Media Link: Gettysburg Address and its contemporary relevance.

It is the 150th anniversary of the Gettysburg Address and Jim Mora at RNZ remembered it. He invited me on to the Panel segment to discuss its relevance today with a person who is well informed and one who is less so but strongly opinionated. The segment occupies the first 10 minutes or so of the audio feature and I come in at about the 4:20 mark.

4 thoughts on “Media Link: Gettysburg Address and its contemporary relevance.

  1. I’m not sure which of the panellists you considered to be less well informed but strongly opinionated, but when that woman (Josie?) started prattling on about bad English in Thailand I had to close the link. And her responses to the Gettysburg address were bizarre. I think she might, possibly, have had some valid points, but I just couldn’t follow her logic at all, so I don’t know.

    The man who talked about the exclusiveness of the Gettysburg address was easier to follow. I had no idea that the cemetery being dedicated (and did he say all Civil War cemeteries?) was for Union soldiers only and the Confederate did were locked out.

    I was interested to hear you raise Uruguay as an example of a healthy, strong democracy. It was a reminder that there are a lot more democracies out there than many realise and far too many restrict the term to Western Europe, North America and Australasia without even bothering to look in other regions of the world. Also, I don’t know much about Latin America, but there does seem to be a few countries in the region quietly going about getting their acts together and developing strong, healthy countries that we very rarely hear about. Chile is another one I’d include with Uruguay (but like I said, I don’t know much about the region).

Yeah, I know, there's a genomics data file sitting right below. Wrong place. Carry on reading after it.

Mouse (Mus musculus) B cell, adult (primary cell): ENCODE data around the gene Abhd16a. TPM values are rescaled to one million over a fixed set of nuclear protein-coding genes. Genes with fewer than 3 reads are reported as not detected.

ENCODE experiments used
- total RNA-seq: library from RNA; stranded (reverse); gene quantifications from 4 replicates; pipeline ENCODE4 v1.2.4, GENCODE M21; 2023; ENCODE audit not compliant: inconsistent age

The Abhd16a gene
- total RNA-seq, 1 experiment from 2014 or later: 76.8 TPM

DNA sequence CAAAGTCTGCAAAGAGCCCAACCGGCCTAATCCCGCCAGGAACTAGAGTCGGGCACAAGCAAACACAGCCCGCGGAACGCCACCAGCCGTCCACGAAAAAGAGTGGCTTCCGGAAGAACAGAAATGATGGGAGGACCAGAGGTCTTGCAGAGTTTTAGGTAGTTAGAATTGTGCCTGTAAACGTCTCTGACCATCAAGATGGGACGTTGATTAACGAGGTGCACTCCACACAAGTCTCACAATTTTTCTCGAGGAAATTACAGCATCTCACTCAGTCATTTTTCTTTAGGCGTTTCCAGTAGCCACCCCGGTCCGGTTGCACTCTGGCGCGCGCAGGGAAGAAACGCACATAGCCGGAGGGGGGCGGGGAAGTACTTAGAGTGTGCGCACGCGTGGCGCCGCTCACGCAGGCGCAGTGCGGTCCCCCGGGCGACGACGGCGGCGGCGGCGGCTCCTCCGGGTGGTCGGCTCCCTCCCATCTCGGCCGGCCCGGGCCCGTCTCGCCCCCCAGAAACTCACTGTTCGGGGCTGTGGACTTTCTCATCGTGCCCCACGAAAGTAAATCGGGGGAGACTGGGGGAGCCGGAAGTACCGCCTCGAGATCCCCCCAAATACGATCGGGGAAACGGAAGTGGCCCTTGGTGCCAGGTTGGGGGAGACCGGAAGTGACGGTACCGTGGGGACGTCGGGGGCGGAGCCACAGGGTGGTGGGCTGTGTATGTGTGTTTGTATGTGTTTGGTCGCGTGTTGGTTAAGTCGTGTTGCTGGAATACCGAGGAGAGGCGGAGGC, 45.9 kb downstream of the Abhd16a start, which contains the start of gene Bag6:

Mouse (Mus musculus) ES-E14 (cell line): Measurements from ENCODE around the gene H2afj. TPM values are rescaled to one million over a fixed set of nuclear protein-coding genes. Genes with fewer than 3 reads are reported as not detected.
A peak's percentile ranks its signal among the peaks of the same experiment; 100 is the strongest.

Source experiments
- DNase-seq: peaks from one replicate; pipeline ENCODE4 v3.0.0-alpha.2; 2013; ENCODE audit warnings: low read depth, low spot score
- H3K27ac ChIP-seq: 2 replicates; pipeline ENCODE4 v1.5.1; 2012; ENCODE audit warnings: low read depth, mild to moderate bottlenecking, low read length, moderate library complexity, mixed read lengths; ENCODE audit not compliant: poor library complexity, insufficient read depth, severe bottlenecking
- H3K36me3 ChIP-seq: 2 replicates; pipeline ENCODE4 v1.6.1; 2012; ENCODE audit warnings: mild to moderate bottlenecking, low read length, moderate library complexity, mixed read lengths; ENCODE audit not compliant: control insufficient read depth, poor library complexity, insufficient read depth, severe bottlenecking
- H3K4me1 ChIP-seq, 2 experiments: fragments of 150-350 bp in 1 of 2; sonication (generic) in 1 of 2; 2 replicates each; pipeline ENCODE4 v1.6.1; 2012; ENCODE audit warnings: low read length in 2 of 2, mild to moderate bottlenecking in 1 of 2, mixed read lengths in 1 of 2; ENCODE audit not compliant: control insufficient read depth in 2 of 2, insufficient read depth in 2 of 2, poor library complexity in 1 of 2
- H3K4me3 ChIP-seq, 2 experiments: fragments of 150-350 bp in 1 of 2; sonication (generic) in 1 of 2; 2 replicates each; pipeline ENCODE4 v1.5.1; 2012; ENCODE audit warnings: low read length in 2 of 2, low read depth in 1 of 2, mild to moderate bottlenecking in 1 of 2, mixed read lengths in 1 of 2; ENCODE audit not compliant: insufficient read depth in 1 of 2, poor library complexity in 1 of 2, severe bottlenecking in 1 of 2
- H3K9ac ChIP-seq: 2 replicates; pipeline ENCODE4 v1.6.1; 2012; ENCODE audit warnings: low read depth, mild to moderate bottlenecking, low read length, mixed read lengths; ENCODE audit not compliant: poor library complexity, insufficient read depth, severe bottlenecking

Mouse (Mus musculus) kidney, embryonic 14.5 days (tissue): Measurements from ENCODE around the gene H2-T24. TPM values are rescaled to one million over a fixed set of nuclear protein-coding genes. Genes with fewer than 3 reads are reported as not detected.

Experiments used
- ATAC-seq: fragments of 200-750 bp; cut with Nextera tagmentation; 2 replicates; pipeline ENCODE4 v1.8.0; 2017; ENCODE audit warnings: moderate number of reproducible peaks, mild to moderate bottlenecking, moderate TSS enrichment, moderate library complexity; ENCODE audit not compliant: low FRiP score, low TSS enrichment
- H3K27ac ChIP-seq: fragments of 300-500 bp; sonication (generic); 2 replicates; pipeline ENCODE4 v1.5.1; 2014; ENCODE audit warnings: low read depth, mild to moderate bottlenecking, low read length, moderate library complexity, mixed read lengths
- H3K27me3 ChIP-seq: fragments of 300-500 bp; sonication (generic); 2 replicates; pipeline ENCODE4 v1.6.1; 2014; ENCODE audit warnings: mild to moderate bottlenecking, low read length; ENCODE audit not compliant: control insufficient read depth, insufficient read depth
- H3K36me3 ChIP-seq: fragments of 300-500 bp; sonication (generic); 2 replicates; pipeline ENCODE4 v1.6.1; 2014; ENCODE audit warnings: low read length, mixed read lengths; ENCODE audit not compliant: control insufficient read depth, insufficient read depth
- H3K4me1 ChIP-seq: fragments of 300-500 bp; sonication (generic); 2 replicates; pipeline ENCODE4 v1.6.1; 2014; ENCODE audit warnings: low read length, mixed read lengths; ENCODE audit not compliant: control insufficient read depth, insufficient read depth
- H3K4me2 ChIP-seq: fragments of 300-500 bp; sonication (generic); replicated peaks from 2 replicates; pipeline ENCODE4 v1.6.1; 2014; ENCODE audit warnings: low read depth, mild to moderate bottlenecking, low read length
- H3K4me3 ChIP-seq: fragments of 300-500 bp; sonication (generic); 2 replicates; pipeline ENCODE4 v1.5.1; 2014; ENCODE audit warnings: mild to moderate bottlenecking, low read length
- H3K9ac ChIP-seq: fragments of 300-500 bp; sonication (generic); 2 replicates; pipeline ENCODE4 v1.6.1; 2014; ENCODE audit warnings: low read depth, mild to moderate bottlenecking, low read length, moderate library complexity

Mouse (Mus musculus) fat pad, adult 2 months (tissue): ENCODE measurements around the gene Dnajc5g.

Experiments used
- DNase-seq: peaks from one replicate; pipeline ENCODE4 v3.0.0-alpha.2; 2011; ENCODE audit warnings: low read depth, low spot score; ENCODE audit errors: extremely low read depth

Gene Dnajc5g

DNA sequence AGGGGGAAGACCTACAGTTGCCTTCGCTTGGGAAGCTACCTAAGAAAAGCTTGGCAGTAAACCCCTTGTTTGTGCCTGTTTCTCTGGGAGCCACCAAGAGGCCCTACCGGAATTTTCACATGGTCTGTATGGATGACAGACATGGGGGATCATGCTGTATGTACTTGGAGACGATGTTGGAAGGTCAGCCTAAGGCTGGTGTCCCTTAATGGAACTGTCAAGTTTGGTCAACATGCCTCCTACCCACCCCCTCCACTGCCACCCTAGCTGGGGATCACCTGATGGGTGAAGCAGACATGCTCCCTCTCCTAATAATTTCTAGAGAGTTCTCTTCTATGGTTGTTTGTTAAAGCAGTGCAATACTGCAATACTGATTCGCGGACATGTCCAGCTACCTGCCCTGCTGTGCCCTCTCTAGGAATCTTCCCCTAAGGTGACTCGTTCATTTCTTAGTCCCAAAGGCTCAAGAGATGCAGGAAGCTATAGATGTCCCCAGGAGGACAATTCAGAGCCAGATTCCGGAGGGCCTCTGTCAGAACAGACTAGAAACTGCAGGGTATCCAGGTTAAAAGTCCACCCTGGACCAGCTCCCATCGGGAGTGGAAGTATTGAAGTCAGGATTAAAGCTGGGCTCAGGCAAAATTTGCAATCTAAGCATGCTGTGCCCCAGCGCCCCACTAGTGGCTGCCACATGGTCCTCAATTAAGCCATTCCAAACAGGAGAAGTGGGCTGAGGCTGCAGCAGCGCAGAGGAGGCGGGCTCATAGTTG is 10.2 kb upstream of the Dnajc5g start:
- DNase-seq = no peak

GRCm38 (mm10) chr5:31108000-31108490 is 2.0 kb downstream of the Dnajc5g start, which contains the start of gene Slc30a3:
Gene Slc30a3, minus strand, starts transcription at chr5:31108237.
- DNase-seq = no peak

2. Indeed Chris, Tony made some good points and Josie had her opinions. I tried to be diplomatic but her conceit was only matched by her ignorance. I wonder why they feature such people on the Panel since they, at best, can only serve as foils for Jim and the other panelist.

    Since I have written at some length of regime transitions and democratization (including about Uruguay) and lived in a number of non-Anglo Saxon places that are democratic, I always try to inject a comparative referent to discussions of “democracy.” Discussion of the concept in NZ and the US is very often narrow and quite parochial, and TBH, many pundits in both countries seem to not fully understand the difference between the procedural and substantive bases of democratic polities.

  3. I was lucky enough to tune in and hear the segment live. Good perspectives Paul, it was a shame that you couldn’t speak longer as your comments were obviously well informed and interesting. At least we have this blog!

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